TaxProf Blog

Editor: Paul L. Caron, Dean
Pepperdine University School of Law

Tuesday, December 13, 2011

By Declining $10,000 Bet, Rick Perry Spared Mitt Romney a $4,000 Tax Bill

Forbes: By Declining $10,000 Bet, Rick Perry Spared Mitt Romney a $4,000 Tax Bill, by Janet Novack:

By now, you’ve probably seen the video of Mitt Romney offering a $10,000 bet to Ricky Perry at Saturday night’s Republican Presidential debate and thought about the political ramifications. But what of the tax implications? ...

What if Rick Perry had foolishly taken Mitt Romney up on his $10,000 bet offer?  According to PolitiFact, Romney would have won the bet, since Perry’s claim that the first edition of Romney’s book endorsed a Massachusetts individual health care mandate as a model for the nation is “mostly false.”

And in that case, if Perry had acknowledged the loss and handed over $10,000—ok, maybe that’s a heroic assumption–the cash would have been taxable to Romney as ordinary income at a 35% federal and 5.3% Massachusetts state rate. Hence Perry spared Romney a $4,000 tax bill.

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Speaking of tax implications - most people probably don't know that a judgment is considered taxable income by the IRS under the theory that litigation that results in same is just another way to make money. It is possible to deduct attorneys' fees for obtaining and collecting the judgment under "miscellaneous deductions" but this seems totally crazy and mostly you have to do this by amending tax returns filed prior to the original litigation.

Exceptions have been made for judgments in sex and race discrimination cases and in physical injury cases. Yet no exceptions exist for judgments obtained for fraud, although they may merely replace after tax money you have already lost.

On the other hand, the payor, if a business, gets to deduct payment of the judgment as a business expense.


Posted by: lhf | Dec 13, 2011 3:05:20 AM

Aren't Mormons anti-gambling?

Posted by: Shag from Brookline | Dec 13, 2011 3:39:51 AM

Yes, the are.

Posted by: Karen | Dec 13, 2011 5:30:23 AM

dear lord why was this published in forbes?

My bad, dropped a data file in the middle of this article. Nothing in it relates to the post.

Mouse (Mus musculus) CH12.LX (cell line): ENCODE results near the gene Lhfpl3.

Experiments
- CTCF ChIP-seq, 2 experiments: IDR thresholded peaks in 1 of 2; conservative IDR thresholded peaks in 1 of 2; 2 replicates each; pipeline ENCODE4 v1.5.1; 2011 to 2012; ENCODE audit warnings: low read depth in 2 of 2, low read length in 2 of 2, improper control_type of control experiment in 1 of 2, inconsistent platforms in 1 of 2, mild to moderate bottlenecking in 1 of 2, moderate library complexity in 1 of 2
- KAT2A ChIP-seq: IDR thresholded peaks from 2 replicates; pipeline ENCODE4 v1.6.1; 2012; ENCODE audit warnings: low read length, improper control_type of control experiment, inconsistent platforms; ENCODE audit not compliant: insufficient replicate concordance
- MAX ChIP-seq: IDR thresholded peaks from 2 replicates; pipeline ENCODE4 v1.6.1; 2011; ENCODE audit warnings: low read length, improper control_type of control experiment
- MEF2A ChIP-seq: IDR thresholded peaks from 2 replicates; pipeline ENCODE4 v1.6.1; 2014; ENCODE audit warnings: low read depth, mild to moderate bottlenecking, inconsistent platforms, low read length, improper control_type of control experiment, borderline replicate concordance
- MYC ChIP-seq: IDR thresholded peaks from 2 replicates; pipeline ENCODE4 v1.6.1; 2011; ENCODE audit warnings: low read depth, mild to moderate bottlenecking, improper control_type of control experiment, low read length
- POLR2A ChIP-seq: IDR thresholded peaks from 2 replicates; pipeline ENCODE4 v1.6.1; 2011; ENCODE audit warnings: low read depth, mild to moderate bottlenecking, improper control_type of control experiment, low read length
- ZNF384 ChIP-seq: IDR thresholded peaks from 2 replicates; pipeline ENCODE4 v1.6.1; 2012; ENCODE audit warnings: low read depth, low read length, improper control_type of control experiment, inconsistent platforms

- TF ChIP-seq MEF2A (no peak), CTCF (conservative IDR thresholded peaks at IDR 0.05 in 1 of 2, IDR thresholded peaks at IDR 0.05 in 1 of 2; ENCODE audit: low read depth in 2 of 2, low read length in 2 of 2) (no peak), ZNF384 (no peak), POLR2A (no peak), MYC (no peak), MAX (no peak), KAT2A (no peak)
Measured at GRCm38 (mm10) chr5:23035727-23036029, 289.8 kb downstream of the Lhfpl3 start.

Posted by: anon | Dec 13, 2011 6:01:41 AM

And spared him after tax income of $6,000. Why focus on tax rather than the net?

Posted by: jmike | Dec 13, 2011 6:01:56 AM

It's not gambling if you know you're going to win. That's why i only play slot machines at casinos.

Posted by: the real anon | Dec 13, 2011 7:32:38 AM

But Mr. ihf, most of us ARE aware that the proceeds of a collected judgment are gross income, with the exceptions provided in the IRC. BTW, a judgment obtained from a fraud should not be replacing the after tax money you already lost, because if you were awake, you took a deduction under IRC 165(e) in the year you discovered the loss. So the loss was already compensated, and when you collect on the judgment, you are ahead of the game. The magic of the annual accounting principle combined with the concept of basis! Don't feel bad, the panel in Murphy v. IRS didn't understand it either.

Posted by: Publius Novus | Dec 13, 2011 7:34:28 AM

Perry also "spared" Romney from netting $6,000.

Posted by: Guy Helvering | Dec 13, 2011 8:11:36 AM

But gambling losses are deductible. Doesn't a presidential election campaign count?

Posted by: Bob | Dec 13, 2011 9:12:06 AM

He also spared him a $6,000 net profit.

Posted by: George W | Dec 13, 2011 1:35:46 PM

Is gambling legal now?-Or is it a gamble when you know the other side is just lying?

Posted by: Nick Paleveda MBA J.D LL.M | Dec 14, 2011 8:27:25 AM